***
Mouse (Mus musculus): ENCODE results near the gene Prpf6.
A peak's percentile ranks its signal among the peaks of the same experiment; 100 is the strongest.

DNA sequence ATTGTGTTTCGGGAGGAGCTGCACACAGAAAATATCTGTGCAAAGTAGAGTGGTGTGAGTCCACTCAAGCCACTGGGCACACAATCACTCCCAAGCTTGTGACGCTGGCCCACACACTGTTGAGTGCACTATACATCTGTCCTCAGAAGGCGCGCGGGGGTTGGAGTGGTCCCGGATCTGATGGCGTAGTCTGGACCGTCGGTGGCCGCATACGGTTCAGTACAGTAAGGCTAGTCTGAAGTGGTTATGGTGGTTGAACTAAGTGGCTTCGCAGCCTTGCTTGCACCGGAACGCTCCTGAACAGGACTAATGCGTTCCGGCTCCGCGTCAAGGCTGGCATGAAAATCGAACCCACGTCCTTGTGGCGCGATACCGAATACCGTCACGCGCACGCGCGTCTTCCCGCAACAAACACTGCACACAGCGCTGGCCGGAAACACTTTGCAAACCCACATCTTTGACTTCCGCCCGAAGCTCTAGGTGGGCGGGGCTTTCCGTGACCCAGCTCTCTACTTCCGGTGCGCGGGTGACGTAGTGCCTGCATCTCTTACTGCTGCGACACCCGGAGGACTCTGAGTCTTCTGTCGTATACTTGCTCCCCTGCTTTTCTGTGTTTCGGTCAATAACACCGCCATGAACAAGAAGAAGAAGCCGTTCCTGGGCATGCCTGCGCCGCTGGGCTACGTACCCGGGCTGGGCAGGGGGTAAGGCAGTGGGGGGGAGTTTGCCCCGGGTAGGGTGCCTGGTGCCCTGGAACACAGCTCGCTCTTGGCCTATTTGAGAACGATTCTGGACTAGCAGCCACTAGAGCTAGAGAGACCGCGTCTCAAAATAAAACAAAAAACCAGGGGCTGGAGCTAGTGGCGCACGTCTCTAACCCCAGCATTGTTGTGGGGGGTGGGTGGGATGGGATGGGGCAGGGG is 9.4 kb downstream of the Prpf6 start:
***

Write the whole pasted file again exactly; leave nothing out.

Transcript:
Mouse (Mus musculus): ENCODE results near the gene Prpf6.
A peak's percentile ranks its signal among the peaks of the same experiment; 100 is the strongest.

DNA sequence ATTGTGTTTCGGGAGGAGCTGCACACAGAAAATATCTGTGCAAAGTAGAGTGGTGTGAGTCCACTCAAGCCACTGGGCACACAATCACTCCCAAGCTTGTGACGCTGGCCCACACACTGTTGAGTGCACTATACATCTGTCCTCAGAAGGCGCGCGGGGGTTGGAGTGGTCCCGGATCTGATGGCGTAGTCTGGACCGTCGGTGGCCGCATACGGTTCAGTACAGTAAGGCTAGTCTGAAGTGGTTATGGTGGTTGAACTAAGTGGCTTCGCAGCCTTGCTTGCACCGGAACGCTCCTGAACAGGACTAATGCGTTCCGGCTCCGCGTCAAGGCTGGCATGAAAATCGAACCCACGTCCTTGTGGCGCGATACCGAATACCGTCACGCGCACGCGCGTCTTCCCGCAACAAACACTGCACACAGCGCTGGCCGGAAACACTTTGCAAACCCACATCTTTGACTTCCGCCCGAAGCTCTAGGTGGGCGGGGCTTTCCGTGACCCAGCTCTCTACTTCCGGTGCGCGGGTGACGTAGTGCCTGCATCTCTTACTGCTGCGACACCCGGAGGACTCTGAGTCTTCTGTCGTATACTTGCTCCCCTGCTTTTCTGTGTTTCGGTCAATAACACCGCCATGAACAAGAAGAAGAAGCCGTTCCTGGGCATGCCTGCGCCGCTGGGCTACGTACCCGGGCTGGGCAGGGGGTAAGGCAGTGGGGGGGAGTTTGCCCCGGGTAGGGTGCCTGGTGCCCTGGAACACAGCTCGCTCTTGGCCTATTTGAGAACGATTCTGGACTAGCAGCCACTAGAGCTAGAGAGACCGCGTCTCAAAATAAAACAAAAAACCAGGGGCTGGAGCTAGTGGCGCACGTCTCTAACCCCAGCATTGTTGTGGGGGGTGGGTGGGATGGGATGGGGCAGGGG is 9.4 kb downstream of the Prpf6 start: